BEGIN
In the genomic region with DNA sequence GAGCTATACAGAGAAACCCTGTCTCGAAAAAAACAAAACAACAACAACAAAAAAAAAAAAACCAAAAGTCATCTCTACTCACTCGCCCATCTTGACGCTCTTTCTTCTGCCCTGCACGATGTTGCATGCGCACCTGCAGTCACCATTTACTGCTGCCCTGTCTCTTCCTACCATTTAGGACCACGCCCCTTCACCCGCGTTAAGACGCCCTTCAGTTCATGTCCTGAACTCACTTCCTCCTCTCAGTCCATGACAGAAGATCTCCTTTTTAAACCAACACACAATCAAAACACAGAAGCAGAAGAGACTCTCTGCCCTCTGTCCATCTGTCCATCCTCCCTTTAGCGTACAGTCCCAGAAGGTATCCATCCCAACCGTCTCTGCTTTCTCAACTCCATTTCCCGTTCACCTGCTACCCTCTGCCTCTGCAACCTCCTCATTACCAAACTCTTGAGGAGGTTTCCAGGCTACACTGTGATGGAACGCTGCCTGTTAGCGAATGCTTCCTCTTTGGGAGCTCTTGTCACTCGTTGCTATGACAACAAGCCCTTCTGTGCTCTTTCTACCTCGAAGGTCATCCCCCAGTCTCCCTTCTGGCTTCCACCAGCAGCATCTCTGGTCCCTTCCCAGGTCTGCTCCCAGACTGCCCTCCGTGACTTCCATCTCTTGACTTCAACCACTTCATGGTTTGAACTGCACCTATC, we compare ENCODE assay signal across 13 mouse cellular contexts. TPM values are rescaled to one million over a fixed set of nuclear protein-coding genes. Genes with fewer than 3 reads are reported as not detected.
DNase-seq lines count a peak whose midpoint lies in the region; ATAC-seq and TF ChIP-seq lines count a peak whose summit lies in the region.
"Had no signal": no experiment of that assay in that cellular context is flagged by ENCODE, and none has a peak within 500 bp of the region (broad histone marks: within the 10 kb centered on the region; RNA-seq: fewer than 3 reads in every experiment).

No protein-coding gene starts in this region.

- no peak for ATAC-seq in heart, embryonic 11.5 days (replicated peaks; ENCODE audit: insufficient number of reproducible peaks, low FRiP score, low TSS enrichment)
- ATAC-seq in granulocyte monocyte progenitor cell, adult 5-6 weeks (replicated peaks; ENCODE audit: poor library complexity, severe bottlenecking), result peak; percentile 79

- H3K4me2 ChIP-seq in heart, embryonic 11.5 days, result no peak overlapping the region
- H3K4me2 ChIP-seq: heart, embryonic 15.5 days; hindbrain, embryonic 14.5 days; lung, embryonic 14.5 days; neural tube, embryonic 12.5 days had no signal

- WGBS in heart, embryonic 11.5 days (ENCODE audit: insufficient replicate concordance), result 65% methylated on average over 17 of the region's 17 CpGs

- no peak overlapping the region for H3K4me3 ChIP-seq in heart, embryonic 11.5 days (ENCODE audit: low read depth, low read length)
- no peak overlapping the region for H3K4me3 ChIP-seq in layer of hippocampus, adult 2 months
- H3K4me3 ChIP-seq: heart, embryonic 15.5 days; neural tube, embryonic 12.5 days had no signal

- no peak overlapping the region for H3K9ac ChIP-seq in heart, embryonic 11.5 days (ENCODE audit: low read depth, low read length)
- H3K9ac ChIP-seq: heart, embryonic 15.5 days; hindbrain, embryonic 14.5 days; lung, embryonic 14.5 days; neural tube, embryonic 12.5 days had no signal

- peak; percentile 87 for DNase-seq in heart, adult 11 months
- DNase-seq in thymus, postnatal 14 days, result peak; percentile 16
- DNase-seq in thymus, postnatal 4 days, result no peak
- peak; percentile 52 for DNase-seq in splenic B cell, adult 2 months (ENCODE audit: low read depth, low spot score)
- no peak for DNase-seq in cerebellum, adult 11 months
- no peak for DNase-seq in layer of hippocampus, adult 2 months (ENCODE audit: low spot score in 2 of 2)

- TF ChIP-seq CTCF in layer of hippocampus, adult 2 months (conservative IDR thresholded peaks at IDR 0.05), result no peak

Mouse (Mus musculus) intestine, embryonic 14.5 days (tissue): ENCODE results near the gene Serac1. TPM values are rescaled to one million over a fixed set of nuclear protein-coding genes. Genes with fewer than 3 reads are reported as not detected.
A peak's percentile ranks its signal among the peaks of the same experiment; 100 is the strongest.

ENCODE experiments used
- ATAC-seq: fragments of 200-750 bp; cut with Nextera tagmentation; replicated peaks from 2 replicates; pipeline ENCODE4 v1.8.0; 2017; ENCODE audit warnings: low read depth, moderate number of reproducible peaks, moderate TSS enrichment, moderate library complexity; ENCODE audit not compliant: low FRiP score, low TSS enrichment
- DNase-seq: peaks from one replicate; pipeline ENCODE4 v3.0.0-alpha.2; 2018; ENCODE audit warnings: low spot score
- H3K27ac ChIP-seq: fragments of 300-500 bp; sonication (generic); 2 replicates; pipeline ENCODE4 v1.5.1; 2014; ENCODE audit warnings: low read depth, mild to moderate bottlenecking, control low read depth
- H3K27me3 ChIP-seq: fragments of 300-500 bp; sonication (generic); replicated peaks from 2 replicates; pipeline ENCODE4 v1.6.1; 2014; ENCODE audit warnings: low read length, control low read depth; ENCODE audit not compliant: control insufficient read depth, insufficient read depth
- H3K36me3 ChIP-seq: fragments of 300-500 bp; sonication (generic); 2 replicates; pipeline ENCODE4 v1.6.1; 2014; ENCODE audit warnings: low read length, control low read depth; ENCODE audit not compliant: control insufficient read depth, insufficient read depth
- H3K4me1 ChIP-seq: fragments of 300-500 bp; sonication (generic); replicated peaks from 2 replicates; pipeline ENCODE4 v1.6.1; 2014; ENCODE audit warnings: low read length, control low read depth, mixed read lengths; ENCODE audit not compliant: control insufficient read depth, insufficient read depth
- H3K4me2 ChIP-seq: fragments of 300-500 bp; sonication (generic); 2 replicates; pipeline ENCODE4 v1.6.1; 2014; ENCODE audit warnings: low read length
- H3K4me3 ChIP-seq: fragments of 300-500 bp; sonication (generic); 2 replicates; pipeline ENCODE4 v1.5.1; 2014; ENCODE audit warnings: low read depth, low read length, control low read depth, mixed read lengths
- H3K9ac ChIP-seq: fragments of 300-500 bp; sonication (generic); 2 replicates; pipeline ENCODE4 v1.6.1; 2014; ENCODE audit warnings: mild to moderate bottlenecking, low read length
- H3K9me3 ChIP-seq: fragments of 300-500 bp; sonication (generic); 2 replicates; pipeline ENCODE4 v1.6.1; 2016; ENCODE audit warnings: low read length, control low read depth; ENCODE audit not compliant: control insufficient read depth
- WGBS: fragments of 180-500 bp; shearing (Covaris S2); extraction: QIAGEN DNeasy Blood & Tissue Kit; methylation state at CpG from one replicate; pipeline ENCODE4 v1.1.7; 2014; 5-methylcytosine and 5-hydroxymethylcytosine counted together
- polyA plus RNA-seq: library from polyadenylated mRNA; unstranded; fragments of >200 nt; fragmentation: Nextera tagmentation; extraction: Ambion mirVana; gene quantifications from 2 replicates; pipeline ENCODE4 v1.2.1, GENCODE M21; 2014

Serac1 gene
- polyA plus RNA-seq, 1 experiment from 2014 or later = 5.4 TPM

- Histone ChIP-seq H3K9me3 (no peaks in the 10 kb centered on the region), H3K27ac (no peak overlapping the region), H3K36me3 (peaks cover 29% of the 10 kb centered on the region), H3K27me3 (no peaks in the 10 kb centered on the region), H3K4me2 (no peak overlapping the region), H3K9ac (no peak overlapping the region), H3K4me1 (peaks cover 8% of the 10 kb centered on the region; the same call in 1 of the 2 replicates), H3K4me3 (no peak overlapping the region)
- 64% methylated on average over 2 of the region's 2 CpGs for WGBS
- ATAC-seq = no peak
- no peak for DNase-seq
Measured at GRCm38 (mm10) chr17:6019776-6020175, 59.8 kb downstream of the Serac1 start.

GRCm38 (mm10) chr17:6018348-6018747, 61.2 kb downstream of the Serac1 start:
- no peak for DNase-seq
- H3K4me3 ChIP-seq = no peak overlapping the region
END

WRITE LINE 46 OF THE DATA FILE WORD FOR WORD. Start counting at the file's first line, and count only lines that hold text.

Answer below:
- H3K4me3 ChIP-seq = no peak overlapping the region